In this situation I patiently held my tongue, though I couldn’t help but shake my head in disgust. I did later send an email to one of the participants that I happened to know, and last week I attended the study myself. Turns out these guys are really nice, were open to my discussion points on the parts of the Bible they were discussing, and welcomed me into the group very openly. I’ll continue attending. (I do intend to discuss their offenses eventually and write about this entire experience here on the blog.)
The second offense was from a guest pastor that held a moment of reflection at an event I volunteer for every couple months, a live music show that benefits my local arts guild. The pastors first words were a quote of Psalms 14:1, “The Fool hath said in his heart, there is no god”. He continued to deliver a plea for salvation at a clearly secular event. I’ve yet to email this gentleman but I intend to explain that he need not pity this fool.
The point I’m trying to get to is that for some reason it’s ok to make fun of people and beliefs that aren’t your own in the Christian world and to even do so in a public setting, often with the assumption that those beliefs are so rare in your community that there won’t be anyone particularly offended by such things (and for those few that are, well – obviously they deserve it).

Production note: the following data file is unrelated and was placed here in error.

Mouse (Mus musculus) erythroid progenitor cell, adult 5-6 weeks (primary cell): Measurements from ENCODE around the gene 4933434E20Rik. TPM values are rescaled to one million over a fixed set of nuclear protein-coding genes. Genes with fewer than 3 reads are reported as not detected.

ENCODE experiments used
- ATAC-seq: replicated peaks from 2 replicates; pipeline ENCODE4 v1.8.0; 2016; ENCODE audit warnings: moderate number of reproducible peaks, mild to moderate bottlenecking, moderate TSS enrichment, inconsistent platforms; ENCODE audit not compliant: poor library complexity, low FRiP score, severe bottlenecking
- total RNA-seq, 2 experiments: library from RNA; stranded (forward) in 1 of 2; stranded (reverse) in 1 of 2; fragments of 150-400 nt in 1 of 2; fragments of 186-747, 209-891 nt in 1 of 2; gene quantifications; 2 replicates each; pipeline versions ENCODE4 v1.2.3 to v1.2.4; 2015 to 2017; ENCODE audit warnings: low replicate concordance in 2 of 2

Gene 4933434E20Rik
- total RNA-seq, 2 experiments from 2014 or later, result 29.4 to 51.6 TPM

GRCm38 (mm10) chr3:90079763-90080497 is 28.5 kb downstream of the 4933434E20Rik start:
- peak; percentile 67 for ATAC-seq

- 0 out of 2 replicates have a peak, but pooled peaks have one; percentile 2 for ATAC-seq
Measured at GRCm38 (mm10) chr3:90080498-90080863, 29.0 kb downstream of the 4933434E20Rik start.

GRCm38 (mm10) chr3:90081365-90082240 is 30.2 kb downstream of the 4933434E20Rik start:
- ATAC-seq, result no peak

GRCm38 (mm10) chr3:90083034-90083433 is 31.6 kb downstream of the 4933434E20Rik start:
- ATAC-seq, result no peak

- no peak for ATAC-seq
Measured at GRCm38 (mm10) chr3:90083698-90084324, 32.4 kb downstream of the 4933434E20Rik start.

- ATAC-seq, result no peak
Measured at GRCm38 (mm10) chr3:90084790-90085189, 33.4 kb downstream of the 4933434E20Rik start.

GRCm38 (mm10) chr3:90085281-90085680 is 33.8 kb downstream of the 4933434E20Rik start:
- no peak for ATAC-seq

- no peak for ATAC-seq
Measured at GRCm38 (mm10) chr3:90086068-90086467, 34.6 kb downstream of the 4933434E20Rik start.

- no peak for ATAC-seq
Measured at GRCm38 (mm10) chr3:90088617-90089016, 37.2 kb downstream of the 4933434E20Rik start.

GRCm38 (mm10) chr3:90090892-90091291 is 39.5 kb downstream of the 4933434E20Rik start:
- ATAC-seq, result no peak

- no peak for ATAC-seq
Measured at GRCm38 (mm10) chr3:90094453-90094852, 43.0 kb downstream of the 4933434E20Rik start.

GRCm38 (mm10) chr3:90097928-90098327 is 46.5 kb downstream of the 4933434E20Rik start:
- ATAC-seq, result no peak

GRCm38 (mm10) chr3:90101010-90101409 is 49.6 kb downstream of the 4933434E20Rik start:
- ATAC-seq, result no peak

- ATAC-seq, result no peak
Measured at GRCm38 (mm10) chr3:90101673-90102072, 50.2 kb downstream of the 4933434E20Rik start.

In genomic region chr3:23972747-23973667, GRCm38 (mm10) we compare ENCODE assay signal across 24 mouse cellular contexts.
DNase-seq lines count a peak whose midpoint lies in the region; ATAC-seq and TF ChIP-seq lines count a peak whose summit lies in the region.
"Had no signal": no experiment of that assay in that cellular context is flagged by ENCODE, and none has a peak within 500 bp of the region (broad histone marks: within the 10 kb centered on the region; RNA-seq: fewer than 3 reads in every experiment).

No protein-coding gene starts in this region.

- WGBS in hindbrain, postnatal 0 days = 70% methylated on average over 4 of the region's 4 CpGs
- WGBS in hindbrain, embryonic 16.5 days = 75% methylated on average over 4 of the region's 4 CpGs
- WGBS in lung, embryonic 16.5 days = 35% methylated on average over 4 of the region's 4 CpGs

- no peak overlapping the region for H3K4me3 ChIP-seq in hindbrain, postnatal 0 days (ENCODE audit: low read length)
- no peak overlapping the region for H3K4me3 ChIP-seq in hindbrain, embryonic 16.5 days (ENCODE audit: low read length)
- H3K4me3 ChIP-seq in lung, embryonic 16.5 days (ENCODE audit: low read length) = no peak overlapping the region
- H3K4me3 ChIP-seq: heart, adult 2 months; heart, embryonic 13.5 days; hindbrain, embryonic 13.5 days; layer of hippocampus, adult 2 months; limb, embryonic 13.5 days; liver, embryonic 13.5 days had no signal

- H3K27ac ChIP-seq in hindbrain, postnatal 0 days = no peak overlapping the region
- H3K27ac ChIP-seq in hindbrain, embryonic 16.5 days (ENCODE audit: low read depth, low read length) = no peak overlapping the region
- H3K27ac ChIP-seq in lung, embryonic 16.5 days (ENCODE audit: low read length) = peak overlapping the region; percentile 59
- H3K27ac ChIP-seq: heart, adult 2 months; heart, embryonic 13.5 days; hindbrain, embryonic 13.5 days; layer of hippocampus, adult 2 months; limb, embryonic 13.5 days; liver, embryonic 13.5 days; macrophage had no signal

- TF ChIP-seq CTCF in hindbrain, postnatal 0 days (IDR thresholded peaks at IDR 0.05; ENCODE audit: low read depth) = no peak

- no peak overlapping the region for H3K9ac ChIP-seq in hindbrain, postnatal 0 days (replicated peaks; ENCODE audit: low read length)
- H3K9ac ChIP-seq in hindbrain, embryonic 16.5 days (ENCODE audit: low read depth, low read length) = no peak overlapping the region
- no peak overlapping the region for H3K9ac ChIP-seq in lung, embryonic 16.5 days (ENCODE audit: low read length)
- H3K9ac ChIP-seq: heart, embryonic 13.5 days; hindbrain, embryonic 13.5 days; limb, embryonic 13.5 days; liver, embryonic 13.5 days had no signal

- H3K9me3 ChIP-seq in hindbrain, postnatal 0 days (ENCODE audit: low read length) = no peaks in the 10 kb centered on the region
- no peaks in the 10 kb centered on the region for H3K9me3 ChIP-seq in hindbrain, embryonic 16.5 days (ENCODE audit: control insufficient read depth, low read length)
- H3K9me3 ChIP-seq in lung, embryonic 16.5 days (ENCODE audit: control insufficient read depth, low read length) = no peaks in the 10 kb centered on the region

I know it’s an unpopular idea and somehow it’s a surprise to most Christians today but the early Christian church was an organization with Communism at it’s core.
The book of Acts is replete with references to communal life, there is no question that the Book of Acts describes a decidedly communist church with verses like this one:
All that believed were together, and had all things in common; And sold their possessions and goods, and parted them to all men, as every man had need. (Acts 2:44-45)
When I was a Christian this verse along with many others that support the idea of a Communist church led my political ideals which eventually led me to become a member of the Socialist Party USA. It was at this point that I recognized the disparity between what I see as a clear mandate from the Bible and what the modern Christian church actually puts into practice.
I’m going to start a new series of posts called “Dear Church” , this will be where I’ll put all my frustrated rants and pleadings with the members of the Christian faith I’ve left behind. This will be the first in this series.
Who Hijacked Your Faith?
If you’ve ever spent a lot of time around Christians, be they devoted or your standard backslider, it’s almost inevitable that a discussion about faith will eventually turn into someone making the claim that “Real Christians ®” would not do or say “x” – replacing “x” with whatever position they oppose and others eschew. The folks that say this often mean well but depend on the notion that their “True Faith ™ ” has been bastardized by what other Christians say and do and furthermore go on to explain why my understanding of their faith is flawed based on my experiences with these hijackers of their faith – meaning I can’t possibly make the rational or informed decision to reject that faith.
I just want to know, who hijacked your faith and what are you doing to fix it? Where did things go so wrong?